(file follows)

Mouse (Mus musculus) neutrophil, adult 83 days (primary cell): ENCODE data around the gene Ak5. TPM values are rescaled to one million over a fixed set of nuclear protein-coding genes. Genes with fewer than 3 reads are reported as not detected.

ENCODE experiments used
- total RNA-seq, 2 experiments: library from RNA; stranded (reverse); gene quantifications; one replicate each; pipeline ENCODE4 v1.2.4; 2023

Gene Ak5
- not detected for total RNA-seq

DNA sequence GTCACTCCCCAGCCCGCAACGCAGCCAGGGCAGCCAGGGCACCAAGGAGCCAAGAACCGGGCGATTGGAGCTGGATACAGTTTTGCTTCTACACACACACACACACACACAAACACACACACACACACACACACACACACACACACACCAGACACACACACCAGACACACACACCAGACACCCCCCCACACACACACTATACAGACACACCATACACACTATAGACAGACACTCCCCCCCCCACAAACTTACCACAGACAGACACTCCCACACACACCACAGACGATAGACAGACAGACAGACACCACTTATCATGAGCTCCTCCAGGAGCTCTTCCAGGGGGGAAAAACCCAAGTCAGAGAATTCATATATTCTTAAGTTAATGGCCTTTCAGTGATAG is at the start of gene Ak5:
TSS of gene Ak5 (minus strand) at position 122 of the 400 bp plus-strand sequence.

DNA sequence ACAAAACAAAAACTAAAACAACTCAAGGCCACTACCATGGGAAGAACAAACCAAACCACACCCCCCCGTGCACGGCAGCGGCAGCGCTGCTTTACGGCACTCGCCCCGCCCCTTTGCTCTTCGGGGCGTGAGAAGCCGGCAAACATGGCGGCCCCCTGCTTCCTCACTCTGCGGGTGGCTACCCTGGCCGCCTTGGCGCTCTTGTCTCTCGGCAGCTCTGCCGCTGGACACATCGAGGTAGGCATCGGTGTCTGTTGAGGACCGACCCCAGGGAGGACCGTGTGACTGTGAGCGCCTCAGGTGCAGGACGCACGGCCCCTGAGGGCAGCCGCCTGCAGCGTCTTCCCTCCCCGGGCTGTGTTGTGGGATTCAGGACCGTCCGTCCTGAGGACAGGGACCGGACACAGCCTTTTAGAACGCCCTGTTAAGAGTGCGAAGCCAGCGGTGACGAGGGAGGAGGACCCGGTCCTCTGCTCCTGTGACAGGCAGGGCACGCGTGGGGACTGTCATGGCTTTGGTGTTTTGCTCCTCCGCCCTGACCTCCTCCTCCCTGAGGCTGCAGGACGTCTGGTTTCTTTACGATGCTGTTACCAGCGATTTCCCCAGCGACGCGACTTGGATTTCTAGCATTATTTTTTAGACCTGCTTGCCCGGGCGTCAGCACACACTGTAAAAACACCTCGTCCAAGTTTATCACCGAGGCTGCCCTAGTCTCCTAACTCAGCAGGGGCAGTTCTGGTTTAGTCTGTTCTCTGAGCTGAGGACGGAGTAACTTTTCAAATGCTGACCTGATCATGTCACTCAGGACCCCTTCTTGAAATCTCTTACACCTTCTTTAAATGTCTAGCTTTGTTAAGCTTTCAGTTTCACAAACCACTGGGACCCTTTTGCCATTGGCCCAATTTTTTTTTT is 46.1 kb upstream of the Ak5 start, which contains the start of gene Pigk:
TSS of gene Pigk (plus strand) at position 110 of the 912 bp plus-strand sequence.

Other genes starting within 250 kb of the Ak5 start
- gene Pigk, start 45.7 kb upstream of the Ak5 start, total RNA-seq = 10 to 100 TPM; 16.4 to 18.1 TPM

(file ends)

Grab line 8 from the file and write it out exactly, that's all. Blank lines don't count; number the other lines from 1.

DNA sequence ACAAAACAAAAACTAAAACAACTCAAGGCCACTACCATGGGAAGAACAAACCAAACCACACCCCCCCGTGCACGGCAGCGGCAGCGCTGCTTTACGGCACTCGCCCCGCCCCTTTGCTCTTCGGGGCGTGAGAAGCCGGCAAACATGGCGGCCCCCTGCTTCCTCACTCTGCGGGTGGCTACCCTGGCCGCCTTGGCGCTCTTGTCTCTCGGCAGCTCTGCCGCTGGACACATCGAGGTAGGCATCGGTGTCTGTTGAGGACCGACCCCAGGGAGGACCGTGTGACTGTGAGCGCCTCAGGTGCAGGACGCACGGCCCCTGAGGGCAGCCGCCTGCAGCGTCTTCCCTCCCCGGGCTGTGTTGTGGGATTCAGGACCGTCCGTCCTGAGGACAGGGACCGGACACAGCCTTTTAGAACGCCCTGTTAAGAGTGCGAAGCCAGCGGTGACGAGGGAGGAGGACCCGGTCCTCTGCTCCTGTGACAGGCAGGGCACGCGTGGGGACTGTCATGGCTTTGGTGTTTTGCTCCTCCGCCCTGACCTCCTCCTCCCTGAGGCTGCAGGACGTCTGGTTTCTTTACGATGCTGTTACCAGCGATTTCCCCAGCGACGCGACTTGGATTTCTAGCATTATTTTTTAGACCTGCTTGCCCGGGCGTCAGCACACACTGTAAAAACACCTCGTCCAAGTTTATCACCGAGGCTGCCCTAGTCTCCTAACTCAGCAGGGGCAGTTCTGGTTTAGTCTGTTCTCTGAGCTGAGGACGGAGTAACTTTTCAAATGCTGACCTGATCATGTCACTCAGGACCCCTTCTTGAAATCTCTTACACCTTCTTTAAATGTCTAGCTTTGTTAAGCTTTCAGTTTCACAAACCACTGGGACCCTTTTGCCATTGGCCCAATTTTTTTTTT is 46.1 kb upstream of the Ak5 start, which contains the start of gene Pigk: